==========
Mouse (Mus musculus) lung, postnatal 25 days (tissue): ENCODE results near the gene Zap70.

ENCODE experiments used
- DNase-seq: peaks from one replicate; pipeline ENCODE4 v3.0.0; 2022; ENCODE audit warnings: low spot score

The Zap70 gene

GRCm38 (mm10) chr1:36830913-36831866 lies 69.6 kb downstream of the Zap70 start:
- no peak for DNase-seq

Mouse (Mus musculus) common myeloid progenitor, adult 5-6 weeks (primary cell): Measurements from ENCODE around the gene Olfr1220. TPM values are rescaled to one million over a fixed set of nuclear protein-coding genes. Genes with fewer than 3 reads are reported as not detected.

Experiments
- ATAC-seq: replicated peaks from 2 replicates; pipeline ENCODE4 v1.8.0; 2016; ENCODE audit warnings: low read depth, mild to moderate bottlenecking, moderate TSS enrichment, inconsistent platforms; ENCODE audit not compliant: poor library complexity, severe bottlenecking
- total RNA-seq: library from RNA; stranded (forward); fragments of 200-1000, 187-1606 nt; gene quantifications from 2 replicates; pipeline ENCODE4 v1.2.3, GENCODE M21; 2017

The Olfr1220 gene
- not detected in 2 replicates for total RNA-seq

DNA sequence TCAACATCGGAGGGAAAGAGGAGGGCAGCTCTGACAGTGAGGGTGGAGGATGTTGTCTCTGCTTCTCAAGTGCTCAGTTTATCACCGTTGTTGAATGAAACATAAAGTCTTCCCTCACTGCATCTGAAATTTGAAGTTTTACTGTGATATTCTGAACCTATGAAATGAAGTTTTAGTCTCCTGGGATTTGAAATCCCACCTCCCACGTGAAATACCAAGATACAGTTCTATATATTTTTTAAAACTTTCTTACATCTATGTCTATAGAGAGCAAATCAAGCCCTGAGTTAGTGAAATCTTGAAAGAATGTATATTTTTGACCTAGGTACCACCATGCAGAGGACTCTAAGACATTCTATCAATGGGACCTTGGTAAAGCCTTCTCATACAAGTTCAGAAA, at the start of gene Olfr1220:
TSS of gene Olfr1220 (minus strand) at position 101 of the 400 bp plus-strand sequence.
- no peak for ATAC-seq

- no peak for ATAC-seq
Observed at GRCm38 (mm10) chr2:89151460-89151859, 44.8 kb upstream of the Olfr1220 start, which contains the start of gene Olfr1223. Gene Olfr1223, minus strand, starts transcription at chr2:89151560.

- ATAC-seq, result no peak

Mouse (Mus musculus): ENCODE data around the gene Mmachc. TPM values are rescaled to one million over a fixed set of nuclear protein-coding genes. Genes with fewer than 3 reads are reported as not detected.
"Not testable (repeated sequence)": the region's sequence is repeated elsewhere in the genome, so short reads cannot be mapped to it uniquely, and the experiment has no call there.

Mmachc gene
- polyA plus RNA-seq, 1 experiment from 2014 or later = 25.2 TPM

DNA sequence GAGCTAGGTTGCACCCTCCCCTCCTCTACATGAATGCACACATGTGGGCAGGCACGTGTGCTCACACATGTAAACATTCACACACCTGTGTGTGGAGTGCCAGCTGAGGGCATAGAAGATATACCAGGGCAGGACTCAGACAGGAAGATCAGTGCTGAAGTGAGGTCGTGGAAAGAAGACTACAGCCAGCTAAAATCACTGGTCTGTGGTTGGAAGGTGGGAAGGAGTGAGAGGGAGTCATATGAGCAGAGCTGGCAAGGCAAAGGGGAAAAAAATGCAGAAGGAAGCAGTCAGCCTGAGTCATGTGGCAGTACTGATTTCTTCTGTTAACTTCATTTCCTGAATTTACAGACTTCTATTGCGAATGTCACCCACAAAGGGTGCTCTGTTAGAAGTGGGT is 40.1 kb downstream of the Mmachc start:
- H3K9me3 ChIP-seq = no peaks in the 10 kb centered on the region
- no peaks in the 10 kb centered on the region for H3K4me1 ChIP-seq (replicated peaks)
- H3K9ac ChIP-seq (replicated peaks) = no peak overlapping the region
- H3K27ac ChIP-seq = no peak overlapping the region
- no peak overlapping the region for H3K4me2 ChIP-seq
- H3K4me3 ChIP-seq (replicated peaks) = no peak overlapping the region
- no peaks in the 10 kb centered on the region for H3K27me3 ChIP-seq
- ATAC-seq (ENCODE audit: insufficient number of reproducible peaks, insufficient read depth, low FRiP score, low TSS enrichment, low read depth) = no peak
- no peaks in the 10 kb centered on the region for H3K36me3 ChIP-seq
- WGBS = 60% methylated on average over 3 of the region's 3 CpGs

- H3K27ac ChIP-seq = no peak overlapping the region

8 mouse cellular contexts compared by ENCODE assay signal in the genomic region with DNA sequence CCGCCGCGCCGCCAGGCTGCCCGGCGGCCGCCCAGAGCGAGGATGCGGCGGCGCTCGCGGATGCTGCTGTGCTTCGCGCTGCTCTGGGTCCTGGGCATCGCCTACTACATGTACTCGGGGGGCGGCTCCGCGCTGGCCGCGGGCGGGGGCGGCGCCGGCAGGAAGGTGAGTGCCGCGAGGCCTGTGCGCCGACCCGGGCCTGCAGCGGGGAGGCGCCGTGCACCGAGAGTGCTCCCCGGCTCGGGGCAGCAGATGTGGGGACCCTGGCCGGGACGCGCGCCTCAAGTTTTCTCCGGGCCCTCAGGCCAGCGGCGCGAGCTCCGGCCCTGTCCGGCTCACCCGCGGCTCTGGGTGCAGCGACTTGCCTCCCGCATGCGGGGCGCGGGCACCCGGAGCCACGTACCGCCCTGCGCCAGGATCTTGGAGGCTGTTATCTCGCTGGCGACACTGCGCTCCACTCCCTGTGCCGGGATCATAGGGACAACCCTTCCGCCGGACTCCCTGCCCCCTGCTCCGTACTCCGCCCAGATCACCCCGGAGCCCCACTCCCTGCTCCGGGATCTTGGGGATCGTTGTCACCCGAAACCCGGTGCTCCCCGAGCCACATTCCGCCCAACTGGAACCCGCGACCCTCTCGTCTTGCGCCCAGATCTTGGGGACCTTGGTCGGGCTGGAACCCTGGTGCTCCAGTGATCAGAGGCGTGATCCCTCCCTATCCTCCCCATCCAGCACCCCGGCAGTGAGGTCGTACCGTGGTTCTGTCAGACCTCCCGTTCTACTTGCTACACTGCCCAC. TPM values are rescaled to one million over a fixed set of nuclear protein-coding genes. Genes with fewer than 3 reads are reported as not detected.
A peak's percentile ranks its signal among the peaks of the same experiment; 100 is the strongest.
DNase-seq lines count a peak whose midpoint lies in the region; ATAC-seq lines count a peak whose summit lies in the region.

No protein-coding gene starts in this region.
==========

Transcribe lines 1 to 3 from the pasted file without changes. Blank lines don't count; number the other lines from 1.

Mouse (Mus musculus) lung, postnatal 25 days (tissue): ENCODE results near the gene Zap70.

ENCODE experiments used
- DNase-seq: peaks from one replicate; pipeline ENCODE4 v3.0.0; 2022; ENCODE audit warnings: low spot score